Slavery in Brazil: A Few Examples from Historical Newspapers
Advertisements offering rewards for those who captured fugitive slaves can also be found in Brazil’s newspapers. In this 1827 example from Jornal do Commercio, the slave owner warns citizens about his missing slave:
Rent good slave that serves for complete service in a house; who may wish him can come look at it at Ouvidor Street, number 113.
Missing, since February 17, a slave called Domingos, Mozambique Nation, of age 35 to 40 years old: took with him shirt and cotton pants, and calico jacket, and also some iron on the neck and is currently around Mata Porcos, Sao Cristovao, Formosa Beach and also Canos Street and new Sao Bento, doing delivery and saying he needs to give the newspaper to his Lord (owner). Whoever apprehends and takes him to S. Cristovao Street number 65 will receive a gratuity, and protests will be held against those who are giving him shelter.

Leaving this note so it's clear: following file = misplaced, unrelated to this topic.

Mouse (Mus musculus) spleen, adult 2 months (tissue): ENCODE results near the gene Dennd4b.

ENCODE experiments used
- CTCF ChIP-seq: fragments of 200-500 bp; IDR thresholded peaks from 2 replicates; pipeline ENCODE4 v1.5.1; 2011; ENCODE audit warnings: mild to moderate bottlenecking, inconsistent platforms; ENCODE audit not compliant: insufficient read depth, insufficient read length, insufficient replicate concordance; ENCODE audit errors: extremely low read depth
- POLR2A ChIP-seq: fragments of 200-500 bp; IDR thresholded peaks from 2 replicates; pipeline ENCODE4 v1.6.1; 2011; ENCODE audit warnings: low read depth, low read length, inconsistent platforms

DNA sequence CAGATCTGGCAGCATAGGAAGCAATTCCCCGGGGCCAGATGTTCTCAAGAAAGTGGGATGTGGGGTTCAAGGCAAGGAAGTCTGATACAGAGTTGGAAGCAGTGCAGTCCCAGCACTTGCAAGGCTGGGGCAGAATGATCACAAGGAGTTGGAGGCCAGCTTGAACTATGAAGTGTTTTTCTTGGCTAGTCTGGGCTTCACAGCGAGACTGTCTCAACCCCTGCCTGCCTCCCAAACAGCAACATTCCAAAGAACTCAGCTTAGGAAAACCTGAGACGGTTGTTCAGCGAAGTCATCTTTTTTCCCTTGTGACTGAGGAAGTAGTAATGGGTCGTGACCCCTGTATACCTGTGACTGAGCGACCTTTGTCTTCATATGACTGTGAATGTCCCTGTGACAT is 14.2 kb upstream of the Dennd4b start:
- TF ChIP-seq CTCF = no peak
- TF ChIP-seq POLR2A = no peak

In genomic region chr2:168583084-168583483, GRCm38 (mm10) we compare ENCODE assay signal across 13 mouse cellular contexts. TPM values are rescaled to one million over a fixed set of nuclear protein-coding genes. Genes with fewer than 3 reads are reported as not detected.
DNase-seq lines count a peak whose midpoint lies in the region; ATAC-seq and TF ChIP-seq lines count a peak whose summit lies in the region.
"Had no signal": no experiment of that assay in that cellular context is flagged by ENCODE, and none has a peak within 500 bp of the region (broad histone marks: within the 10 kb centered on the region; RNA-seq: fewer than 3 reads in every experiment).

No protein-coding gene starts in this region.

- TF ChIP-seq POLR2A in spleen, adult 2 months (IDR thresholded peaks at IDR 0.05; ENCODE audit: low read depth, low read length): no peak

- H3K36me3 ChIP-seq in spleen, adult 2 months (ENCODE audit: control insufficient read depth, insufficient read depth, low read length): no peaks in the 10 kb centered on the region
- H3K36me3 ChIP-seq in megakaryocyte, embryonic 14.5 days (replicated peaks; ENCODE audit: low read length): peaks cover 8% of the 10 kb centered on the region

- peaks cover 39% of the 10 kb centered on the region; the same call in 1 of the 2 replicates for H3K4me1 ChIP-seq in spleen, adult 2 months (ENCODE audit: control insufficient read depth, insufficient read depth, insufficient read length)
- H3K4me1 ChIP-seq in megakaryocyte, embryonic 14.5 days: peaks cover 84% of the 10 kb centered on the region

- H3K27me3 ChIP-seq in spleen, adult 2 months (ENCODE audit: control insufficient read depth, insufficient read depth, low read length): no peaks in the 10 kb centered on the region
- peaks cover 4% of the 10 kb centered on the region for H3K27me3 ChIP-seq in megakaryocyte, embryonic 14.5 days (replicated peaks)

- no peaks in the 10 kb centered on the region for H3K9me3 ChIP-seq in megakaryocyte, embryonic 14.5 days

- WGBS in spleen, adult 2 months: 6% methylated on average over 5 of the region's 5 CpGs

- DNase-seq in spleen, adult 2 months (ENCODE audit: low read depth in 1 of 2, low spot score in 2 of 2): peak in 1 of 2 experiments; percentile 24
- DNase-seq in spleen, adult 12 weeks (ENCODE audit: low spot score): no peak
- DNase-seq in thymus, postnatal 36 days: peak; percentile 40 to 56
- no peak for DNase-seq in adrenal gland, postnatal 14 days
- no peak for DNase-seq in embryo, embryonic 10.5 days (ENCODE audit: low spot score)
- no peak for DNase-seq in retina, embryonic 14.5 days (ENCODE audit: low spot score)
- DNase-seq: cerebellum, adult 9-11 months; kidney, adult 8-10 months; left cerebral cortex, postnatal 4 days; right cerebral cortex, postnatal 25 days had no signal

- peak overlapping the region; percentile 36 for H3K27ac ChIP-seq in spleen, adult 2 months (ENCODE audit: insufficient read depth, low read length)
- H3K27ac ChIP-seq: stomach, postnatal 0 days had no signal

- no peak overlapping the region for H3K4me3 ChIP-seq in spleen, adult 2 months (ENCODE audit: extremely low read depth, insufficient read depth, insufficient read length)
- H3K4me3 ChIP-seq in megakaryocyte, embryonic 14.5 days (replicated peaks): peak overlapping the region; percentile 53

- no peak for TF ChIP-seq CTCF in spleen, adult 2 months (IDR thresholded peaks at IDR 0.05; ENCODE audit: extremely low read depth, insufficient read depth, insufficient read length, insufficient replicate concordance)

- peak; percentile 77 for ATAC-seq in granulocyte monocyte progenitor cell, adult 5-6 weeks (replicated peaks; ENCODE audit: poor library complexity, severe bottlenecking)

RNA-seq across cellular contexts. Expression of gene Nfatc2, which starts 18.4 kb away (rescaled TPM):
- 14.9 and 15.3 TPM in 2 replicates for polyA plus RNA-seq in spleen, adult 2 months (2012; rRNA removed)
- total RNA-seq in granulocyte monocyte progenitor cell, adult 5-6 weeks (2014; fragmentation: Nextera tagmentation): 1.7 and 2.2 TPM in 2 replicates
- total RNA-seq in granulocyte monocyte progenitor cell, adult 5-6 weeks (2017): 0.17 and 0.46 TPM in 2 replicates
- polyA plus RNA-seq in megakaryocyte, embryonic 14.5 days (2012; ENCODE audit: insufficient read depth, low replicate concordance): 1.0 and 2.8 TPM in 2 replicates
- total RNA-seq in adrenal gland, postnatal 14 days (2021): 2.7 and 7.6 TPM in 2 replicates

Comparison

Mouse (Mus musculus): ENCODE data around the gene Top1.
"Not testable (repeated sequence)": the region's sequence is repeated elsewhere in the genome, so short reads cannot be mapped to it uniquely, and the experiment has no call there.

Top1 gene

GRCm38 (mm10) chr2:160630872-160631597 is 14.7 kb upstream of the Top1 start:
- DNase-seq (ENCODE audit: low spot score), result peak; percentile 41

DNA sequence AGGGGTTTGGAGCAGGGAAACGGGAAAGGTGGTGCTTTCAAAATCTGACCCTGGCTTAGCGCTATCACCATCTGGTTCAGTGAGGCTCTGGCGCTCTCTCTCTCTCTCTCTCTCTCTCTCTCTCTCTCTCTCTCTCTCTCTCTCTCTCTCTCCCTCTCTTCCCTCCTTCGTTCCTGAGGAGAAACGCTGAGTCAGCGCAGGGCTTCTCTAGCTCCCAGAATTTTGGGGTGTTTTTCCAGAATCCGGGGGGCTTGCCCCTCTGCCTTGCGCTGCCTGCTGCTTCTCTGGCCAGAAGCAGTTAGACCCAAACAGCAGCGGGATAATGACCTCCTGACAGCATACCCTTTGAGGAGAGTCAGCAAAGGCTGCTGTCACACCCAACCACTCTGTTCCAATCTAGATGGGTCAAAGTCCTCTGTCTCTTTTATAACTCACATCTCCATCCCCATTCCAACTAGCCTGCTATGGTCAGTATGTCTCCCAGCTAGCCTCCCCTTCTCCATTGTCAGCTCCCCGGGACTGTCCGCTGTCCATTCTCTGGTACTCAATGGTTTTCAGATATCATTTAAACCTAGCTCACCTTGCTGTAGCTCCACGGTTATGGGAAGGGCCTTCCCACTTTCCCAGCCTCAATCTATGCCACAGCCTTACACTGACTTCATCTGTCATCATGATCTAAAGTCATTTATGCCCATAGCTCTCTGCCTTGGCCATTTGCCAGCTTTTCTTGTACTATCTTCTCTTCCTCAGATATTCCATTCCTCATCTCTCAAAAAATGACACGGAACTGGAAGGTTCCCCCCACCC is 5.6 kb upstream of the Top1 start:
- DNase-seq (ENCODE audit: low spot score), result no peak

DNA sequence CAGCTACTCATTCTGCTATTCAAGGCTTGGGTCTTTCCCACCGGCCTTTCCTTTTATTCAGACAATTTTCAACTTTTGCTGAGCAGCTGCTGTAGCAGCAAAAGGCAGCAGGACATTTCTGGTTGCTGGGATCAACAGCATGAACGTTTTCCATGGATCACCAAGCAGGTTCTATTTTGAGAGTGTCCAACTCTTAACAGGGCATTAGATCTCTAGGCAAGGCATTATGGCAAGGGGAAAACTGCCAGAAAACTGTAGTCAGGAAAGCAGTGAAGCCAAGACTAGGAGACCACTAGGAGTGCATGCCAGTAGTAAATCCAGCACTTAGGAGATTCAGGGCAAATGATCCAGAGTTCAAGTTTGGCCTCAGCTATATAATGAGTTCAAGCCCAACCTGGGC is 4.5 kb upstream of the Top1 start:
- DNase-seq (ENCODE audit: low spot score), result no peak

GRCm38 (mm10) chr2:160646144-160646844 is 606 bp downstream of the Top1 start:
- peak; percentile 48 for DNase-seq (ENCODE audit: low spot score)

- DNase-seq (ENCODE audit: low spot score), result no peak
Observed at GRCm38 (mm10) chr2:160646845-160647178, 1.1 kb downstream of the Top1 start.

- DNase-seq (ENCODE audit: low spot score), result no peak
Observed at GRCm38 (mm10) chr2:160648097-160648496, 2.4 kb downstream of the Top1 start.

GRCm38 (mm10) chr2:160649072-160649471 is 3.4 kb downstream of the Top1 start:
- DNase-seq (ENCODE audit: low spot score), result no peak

Slave auctions were also frequently advertised in local papers, an example of which can be seen in this item from the April 1854 issue of Jornal do Commercio:
Slavery in Brazil was finally abolished on May 13, 1888, when Princess Isabel enacted the Golden Law (Lei Áurea).³ Latin American Newspapers, Series 1 and 2, 1800-1922. For more information on these two World Newspaper Archive collections, created in partnership with the Center for Research Libraries, please contact email@example.com. Notes ¹ Pure History. (2012, May 11). History of Brazil. Retrieved August 23, 2012, from http://purehistory.org/events/12978/history-of-brazil.html ² Sousa, R. (2012). Escravidão no Brasil. Retrieved August 23, 2012, from Brasil Escola: http://www.brasilescola.com/historiab/escravidao-no-brasil.htm ³ Olivieri, A. C. (n.d.). Princesa Isabel sancionou a lei que pôs fim à escravidão. Retrieved August 22, 2012, from UOL: http://educacao.uol.com.br/historia-brasil/lei-aurea-princesa-isabel-sancionou-a-lei-que-pos-fim-a-escravidao.jhtm
Friday, this 28th, at Ouvidor Street #90Slave Auction At J. Bouis House